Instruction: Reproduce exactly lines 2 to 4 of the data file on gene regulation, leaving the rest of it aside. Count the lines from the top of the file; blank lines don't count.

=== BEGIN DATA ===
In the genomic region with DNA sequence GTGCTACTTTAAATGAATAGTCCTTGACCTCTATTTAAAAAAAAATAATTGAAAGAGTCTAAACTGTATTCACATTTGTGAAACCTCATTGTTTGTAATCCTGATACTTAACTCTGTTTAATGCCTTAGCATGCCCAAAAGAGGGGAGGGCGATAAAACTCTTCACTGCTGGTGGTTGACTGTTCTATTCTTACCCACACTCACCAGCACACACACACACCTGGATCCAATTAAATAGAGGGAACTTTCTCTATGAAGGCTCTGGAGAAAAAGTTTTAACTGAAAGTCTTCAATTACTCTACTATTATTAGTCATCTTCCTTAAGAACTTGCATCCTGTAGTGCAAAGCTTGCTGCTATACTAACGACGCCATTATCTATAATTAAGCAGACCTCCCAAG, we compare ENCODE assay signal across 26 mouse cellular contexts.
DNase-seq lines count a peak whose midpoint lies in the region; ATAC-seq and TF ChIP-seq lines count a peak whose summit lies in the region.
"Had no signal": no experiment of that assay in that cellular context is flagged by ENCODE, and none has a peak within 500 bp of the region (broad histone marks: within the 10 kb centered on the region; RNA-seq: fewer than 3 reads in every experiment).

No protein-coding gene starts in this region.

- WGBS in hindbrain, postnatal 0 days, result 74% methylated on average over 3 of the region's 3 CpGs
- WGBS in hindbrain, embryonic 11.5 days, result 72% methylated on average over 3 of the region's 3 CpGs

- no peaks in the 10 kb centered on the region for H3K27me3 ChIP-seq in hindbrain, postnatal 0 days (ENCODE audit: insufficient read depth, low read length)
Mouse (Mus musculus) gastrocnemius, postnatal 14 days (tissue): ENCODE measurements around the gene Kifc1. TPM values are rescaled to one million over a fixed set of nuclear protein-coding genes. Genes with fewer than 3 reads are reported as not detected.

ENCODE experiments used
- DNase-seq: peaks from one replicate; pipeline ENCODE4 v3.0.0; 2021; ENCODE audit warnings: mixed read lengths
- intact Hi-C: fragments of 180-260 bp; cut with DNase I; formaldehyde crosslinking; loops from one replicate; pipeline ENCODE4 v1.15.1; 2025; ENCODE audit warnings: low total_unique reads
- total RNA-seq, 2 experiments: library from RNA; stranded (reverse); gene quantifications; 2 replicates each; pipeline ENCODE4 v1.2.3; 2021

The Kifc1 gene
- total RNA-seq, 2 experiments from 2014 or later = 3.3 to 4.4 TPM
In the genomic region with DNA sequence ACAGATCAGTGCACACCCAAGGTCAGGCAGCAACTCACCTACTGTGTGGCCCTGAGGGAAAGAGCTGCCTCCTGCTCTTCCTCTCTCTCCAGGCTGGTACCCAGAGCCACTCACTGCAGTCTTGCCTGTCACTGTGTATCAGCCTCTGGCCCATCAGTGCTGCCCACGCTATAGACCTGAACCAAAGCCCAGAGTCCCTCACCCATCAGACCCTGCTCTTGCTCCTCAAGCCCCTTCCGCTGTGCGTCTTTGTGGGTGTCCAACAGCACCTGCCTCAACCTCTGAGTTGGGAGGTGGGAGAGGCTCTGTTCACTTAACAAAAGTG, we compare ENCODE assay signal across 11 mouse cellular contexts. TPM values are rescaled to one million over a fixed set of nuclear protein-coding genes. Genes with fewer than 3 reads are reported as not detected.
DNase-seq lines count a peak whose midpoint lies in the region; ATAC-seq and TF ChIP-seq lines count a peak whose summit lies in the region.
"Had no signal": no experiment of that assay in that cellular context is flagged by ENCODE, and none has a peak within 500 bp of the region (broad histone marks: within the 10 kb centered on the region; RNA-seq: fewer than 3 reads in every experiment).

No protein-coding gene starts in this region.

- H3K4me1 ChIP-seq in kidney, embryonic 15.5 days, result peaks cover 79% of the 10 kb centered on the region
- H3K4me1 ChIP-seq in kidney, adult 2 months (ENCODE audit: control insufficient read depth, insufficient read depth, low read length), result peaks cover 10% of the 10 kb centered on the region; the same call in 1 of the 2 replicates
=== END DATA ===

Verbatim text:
DNase-seq lines count a peak whose midpoint lies in the region; ATAC-seq and TF ChIP-seq lines count a peak whose summit lies in the region.
"Had no signal": no experiment of that assay in that cellular context is flagged by ENCODE, and none has a peak within 500 bp of the region (broad histone marks: within the 10 kb centered on the region; RNA-seq: fewer than 3 reads in every experiment).

No protein-coding gene starts in this region.